Couple groups double exclusive breastfeeding compared to mother-only groups and cost no more (China)

couple china

Researchers in China have compared the effectiveness a mother-only and a couple breastfeeding promotion programme. When couples were engaged, the prevalence of exclusive breastfeeding was double compared to mother-only groups: 51% v. 26% at 4 months and 40% v. 18% at 6 months.

Other benefits found in the research were:

  • Mothers’ attitudes to and knowledge about breastfeeding improved more after a couple group compared to a mother-only group.
  • The use of infant formula was less when couples were engaged: 6% instead of 24% at 1 month; 20% instead of 44% at 6 months.
  • After the couple groups, mothers reported that fathers were more supportive. They cared more for the baby, did more housework and were more supportive when difficulties arose. These mothers were happier, complaining less about the ignorance of their partners.

The researchers ran two types of group: one for mothers only and one for couples. In total the research worked with 36 mothers and 36 couples. The sessions were 60-90 minutes long, each for 4-8 mothers/couples. The sessions involved a PowerPoint presentation, breast models, newborn dolls and a breastfeeding booklet for each participant.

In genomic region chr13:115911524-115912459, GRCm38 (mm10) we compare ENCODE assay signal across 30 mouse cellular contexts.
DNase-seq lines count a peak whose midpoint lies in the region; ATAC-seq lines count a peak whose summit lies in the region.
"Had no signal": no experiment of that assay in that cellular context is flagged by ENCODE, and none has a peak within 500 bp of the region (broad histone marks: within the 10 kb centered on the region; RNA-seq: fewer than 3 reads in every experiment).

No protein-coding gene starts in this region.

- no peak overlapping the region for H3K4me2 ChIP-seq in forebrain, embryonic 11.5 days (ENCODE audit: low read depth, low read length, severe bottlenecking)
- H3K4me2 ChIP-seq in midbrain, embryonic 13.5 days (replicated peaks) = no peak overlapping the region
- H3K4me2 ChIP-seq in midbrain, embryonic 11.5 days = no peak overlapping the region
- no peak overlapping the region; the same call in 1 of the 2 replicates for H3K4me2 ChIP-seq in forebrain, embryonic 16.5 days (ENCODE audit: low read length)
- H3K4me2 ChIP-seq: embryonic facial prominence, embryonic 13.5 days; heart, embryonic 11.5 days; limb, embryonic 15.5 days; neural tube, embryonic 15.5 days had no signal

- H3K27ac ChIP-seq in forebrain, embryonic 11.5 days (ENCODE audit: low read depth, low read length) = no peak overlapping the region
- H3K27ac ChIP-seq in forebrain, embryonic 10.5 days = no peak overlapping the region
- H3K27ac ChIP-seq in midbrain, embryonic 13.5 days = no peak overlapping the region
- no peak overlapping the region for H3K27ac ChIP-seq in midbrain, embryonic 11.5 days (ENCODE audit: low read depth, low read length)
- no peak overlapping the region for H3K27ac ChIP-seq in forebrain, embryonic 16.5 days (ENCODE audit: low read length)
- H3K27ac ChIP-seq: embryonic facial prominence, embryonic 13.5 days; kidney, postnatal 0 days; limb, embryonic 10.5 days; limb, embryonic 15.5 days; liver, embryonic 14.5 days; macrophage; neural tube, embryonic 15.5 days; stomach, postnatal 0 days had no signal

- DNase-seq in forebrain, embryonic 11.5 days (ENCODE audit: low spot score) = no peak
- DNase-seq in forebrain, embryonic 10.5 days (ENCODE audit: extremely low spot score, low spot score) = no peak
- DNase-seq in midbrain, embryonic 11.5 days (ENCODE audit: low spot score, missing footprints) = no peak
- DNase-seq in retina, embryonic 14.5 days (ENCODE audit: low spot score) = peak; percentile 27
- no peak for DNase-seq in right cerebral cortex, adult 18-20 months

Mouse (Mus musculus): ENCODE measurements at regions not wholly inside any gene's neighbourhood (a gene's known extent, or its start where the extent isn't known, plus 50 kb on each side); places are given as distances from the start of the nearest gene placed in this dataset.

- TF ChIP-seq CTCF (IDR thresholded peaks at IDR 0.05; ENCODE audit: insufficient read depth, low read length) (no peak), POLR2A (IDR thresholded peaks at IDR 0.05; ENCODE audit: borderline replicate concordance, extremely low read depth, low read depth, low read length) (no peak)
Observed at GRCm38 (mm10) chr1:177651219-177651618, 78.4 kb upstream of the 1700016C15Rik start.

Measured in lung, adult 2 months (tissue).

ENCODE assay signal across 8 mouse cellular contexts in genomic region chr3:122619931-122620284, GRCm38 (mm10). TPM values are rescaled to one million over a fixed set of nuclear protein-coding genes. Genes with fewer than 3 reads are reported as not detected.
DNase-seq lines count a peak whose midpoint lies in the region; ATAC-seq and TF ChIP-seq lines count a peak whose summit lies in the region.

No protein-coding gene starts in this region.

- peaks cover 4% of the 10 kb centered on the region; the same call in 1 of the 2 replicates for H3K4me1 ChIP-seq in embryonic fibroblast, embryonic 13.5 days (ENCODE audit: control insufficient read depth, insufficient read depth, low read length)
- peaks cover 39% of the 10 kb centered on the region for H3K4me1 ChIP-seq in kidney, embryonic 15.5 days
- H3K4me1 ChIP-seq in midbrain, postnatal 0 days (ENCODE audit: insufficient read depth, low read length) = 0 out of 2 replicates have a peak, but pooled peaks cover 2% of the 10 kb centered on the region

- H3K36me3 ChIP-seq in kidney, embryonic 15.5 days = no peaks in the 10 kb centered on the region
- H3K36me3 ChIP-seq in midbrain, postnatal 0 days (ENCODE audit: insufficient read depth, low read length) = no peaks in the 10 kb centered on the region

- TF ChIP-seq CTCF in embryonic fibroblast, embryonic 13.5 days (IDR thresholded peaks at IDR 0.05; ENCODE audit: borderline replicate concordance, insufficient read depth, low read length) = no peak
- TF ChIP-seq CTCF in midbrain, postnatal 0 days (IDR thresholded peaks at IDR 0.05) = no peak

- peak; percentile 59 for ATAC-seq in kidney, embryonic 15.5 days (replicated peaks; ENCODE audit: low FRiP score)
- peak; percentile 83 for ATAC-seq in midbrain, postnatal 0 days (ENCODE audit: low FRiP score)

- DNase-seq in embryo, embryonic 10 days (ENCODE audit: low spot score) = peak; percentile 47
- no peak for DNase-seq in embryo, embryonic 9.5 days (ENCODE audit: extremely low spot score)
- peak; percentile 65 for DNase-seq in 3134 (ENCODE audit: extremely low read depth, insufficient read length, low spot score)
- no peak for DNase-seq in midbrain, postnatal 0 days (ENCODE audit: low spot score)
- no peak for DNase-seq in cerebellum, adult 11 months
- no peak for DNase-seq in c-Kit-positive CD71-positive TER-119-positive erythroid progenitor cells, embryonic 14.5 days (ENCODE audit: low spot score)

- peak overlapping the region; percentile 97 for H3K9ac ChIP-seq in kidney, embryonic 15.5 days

Both groups used WHO and La Leche League International educational materials. The couple group included “father support” elements from the model developed by Sherriff et al. 2014. The programme of the groups was as follows:

For both mothers only and couple groups:

  • Benefits of breastfeeding for infants and mothers; risks of not breastfeeding.
  • Breastfeeding techniques: stomach capacity of newborn; when to start breastfeeding; breastfeeding positions; common problems and solutions.

For couple groups only:

  • Father involvement in decision making: validation of mother’s decision; ongoing decision making.
  • Fathers’ emotional support for breastfeeding: being there; affection and encouragement.
  • Practical support for breastfeeding.

The cost of running the two different groups was the same.

 

Su M & Ouyang Y-Q (2016), Father’s role in breastfeeding promotion: lessons from a quasi-experimental trial in China, Breastfeeding Medicine 11.3

Sherriff N, Panton C & Hall V. (2014), A new model of father support to promote breastfeeding, Community Practitioner 87

Photo: Tyler Byber. Creative Commons.